A high-level IDaaS metric: if and when moving ID in the Cloud

Introduction

Building metrics to decide how and whether moving to IDaaS means considering what variables and strategy have to be taken into account when organizations subscribe identity as a service contracts. Before moving any IdM to the Cloud, organization should balance costs and risks. Accordingly, metrics adopted should be enough flexible to be applied from both a company that is developing an IdM system and a company that already has a IAM in operation but is considering to move the ID to the Cloud. The metric introduced below is included into a coming IDaaS Best Practices helping companies to understand, evaluate and then decide if and how moving ID to the Cloud.

IDaaS: Measure Maturity

IDaaS metric definition starts from on-premise IdM/IAM acquisition and implementation costs. Take into consideration the following parameters:
1)  COSTS – IdM/IAM costs are mainly based upon Infrastructure, Personnel, Administration (Access, Help desk, Education/Courses, ..), Attestation and Compliance (including personnel certification and upgrading), Business Agility expenditures;
2) RISKS – Risks are based upon expenditures to cover by order:
2.1 Implementation risks (the risk that a proposed investment in technology may diverge from the original or expected requirements);
2.2  Impact risks (the risk that the business or technology needs of the organization may not be met by the investment in the IAM solution, resulting in lower overall total benefits);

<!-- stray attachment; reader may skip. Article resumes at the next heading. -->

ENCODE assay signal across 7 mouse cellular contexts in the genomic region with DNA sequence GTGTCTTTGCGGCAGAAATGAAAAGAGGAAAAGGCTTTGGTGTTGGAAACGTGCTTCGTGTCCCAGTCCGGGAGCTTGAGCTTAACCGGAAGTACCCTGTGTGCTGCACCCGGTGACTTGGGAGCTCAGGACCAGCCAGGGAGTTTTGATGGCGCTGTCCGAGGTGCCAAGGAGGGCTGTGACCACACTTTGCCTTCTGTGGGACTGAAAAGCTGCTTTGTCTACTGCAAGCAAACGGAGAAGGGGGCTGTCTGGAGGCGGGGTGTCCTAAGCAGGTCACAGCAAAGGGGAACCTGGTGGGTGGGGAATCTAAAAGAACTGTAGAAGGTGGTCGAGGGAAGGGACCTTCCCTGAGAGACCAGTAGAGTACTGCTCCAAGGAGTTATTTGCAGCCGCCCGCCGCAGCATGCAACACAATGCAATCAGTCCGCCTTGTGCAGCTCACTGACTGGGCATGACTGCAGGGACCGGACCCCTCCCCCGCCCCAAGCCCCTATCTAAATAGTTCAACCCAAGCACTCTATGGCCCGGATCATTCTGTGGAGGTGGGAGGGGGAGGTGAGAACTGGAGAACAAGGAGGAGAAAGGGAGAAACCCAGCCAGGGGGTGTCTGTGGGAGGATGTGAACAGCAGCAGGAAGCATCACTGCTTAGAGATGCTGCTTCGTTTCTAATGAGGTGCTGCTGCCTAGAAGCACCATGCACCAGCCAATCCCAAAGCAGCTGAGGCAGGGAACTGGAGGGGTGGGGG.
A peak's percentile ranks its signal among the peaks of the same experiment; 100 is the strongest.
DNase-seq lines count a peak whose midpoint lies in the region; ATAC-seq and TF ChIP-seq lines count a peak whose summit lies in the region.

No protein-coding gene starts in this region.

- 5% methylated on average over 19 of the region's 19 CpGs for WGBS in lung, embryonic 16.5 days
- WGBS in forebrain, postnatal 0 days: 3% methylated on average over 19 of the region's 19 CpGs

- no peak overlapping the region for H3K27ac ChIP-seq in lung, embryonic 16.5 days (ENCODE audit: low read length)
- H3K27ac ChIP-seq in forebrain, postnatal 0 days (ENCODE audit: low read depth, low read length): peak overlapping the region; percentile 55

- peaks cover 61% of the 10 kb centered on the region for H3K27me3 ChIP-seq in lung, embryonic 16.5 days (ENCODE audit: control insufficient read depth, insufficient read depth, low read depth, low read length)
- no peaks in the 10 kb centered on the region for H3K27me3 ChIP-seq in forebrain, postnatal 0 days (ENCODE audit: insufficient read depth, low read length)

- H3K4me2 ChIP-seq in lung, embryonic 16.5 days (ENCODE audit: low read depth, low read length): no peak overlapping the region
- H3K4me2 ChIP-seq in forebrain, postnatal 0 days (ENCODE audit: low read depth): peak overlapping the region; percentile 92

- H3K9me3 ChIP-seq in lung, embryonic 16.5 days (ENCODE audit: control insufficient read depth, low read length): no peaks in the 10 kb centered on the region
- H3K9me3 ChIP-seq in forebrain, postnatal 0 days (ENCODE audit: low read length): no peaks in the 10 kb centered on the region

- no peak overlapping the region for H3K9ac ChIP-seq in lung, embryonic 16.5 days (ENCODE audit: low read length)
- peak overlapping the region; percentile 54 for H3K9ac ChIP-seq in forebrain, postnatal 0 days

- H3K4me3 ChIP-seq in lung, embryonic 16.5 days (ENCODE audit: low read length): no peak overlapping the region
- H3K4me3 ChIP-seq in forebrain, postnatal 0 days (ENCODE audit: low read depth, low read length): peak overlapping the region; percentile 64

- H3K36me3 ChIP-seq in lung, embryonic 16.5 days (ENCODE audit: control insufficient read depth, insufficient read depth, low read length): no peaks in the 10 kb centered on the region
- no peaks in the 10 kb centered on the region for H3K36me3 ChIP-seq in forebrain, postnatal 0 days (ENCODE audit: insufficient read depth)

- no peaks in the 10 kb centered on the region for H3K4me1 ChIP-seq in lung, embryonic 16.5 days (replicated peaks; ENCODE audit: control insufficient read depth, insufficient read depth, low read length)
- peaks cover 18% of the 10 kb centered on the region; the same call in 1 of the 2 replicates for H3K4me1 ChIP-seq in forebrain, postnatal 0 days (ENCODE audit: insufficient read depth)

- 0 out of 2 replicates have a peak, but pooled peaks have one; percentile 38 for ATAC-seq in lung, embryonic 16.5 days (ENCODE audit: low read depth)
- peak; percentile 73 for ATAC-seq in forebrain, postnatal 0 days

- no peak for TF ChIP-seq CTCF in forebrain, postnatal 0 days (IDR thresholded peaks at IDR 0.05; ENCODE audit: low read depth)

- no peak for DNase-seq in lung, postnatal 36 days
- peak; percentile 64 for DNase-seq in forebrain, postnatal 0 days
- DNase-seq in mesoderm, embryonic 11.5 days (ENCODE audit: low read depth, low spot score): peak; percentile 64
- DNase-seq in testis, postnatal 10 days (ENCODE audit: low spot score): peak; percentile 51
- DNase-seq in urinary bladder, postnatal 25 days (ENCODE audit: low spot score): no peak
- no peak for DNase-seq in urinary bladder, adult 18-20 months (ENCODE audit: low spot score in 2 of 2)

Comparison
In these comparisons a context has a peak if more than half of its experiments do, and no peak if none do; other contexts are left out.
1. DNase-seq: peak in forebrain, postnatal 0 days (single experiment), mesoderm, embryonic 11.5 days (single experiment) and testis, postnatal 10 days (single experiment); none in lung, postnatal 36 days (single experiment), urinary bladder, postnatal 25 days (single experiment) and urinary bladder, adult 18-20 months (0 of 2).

2.3 System protection (perimeter defence, audit and surveillance).

The risk/confidence the company is dealing with depends mainly upon the combination of:
– IAM maturity, in terms of implementation, maintenance and evolution capacity;
– SOA maturity, to really understand policies by applied processes (privileges by user role, accreditations, de-accreditations, …) and dynamically acting into the organization;
– Adherence to the criteria that measure service provider(s) compliance with the identity ecosystem framework.

IDaaS Maturity2

Figure 1 – IDaaS Maturity Framework to IDaaS Best Practices

Accordingly, the metric should be based upon the organization maturity grade. The gauge proposed is made the simplest possible, designed to be flexible: if necessary, this metric can be enriched and applied to more complex systems (more parameters by maturity levels, more maturity levels according to the company’s policy). The metric measures what is the confidence/risk when organizations moves to IDaaS by adopting the following models:

1)    ID On-premise – ID is outsourced but infrastructure is kept inside the company. In this case ID personnel manage tools and infrastructure but expertise is coming from the outsourcer;
2)    ID Provider Hosted – A private Cloud for IDaaS is managed. Personnel managing the private Cloud (tools) are shared with the service Provider. In this case administration, tools and infrastructure are in the private Cloud and ID management is shared;

Flux IDaaS Schema2

Figure 2 – IDaaS properties and possible path to the Cloud